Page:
Two paths to governorship seat

In this piece, KUNLE ODEREMI examines the power of the people to elect their leaders against the backdrop of the increasing influence and dominance of the Judiciary on such matter.

GOVERNOR Duoye Diri of Bayelsa State and his allies are bound to have their hearts in the mouth since Monday verdict of a court sacking him from office. Though he has a chance to appeal the verdict on the case on the election conducted on November 9, 2019, Diri and his supporters and party faithful have every reason to be apprehensive after he was able to survive an initial scare at the apex court in the land, the Supreme Court, over the last governorship election in the state. Coupled with that factor is the experience of a former deputy speaker of the House of Representatives, Honourable Emeka Ihedioha, in Imo State, who lost the exalted office of governor to Senator Hope Uzodimma, courtesy of the judgment of the Supreme Court judgment on a controverted governorship election. Till date, Uzodimma is pained that some of his rivals have pejoratively labeled him as a Supreme Court governor.

Suffice to say that the theory of the separation of powers is an incontrovertible corner piece as the building blocks in a democratic setting. It is a vital ingredient that oils the wheelof progress, harmony and growth through interdependence of the executive, legislature and the judiciary. However, in the last two decades of the nation’s return to civil rule, the judiciary has either been commended or vilified for playing the role of an arbiter in very controversial momentous circumstance, especially over the outcome of general elections.

Its verdicts at different times, circumstances and conditions have thrown up a number of issues stirring public debate, discourse and dissection by experts, professionals and activists. As major stakeholders with vested interest, politicians characteristically maintain variegated views and stance on judgment of the apex court on the governorship seat, which has culminated in quite a number of ‘aggrieved’ candidates reclaiming their mandates after a long-drawn legal battle up to the Supreme Court. From Rivers to Ondo, Osun, Anambra to Imo states, the battle appears to have taken the shape of the ballot box versus the anvil of the justice symbolised by the judiciary. The driving spirit in the ongoing contest for power in Bayelsa State is a trajectory of the tortuous and fortuitous path traversed in the past in other states. In Bayelsa, the Justice Mary Odili-led Supreme Court panel held that no person shall be qualified to contest an election if he presented false information for the purpose of the election.

In the matter of the Imo governorship contest, on March 3, 2020, the Supreme Court dismissed the application of the then Governor Ihedioha, seeking the reversal of the apex court’s January 14, 2020 judgment removing him from office and ordered the swearing in of Senator Uzodinma of the All Progressives Congress (APC) as governor. The request of Ihedioha and the Peoples Democratic Party (PDP) seeking to reverse the Supreme Court’s decision was not successful. A seven-man panel of Justices, led by the Chief Justice of Nigeria, Tanko Muhammad, in a split six-to-one verdict dismissed the application. The apex court asserted: “No constitutional powers for Supreme Court to sit in appeal over its decision.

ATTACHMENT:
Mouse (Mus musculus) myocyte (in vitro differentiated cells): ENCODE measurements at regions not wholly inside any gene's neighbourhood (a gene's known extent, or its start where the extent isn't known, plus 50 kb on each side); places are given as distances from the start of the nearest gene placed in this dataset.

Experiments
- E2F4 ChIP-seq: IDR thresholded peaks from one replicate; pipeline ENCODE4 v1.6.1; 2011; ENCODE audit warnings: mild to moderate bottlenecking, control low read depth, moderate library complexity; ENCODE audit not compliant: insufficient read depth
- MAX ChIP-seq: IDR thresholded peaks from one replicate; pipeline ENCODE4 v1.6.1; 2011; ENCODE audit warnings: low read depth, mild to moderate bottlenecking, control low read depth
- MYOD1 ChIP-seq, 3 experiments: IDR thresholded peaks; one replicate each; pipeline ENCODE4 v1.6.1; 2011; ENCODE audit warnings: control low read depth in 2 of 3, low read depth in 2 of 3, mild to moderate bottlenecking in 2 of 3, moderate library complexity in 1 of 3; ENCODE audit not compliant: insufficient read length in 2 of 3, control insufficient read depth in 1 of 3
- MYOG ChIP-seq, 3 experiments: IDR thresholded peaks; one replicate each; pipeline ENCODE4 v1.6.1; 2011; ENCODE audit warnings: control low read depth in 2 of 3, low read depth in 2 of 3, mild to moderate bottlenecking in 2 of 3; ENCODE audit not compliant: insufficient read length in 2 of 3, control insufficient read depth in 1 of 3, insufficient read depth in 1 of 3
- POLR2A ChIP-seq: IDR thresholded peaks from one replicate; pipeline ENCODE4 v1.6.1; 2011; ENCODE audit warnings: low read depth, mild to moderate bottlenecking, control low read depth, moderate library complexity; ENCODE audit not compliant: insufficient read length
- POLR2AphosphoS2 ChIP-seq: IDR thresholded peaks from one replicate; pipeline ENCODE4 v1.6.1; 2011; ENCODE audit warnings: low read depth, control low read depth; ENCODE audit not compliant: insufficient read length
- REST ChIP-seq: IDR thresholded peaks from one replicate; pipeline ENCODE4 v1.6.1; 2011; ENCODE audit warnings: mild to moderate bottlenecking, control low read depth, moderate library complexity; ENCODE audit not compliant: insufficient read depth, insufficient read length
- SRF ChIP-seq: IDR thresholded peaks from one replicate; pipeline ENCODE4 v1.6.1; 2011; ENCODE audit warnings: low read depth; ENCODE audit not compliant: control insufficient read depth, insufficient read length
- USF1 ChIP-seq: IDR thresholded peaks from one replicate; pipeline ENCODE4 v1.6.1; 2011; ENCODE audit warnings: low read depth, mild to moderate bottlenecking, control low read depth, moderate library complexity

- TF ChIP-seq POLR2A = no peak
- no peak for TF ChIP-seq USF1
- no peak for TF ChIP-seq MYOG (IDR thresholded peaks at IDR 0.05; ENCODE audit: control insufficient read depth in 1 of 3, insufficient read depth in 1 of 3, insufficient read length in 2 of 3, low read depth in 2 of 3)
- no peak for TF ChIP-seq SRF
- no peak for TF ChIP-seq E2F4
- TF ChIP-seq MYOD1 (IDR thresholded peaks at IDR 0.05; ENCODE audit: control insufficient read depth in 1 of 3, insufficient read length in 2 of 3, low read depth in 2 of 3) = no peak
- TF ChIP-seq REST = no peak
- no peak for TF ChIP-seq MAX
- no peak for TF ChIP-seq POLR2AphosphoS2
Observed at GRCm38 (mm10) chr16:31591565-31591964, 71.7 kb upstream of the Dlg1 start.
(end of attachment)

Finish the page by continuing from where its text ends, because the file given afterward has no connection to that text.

This court does not have the competence to review itself. The justices of this court are fallible, but their decisions are infallible.” However, Justice Chima Nweze, the only dissenting voice, in the Supreme Court panel, said that the Supreme Court in the January 14, 2020 judgment wrongly declared Uzodinma the winner of the March 2019 governorship election.

Popularly called Mama Taraba, Aisha Alhassan almost broke an enduring record in the nation’s political annals. She was at the verge of becoming the first female governor in the country when the dream was shattered in Taraba State where she ran for governorship in 2015 on the platform of the APC. She was declared the winner of gubernatorial election. But the judgment was later reversed by the Appeal Court, who stated that APC did not have jurisdiction over the primaries of PDP, whose candidate, Darius Ishaku, became the main beneficiary.

Other notable politicians, including, Mr Peter Obi succeeded in ‘restoring’ their mandate through the instrument of the law. On two occasions, the judiciary assisted Obi to secure his mandate in Anambra State beginning in 2003 when he contested on the platform of the All Progressives Grand Alliance (APGA). His legal battle against Dr Chris Ngige of the PDP, who was declared winner by the Independent National Electoral Commission (INEC), ended in his favour after three years of litigation. Ironically, Obi, who assumed office on March 17, 2006, was removed on November 2, 2006 by the State House of Assembly with his deputy, Virginia Etiaba, mounting the saddle. Obi soon returned to the Court of Appeal to challenge his removal and triumphed again and reinstated as governor on February 9, 2007 by the Court of Appeal sitting in Enugu. Again, he was confronted with the task of reclaiming his mandate, this time, for a second term in office. The INEC had declared the candidate of the PDP in the 2007 election, Andy Uba, winner. However, the Supreme Court rescued Obi via its verdict on the disputed governorship election to rule Anambra for another four years.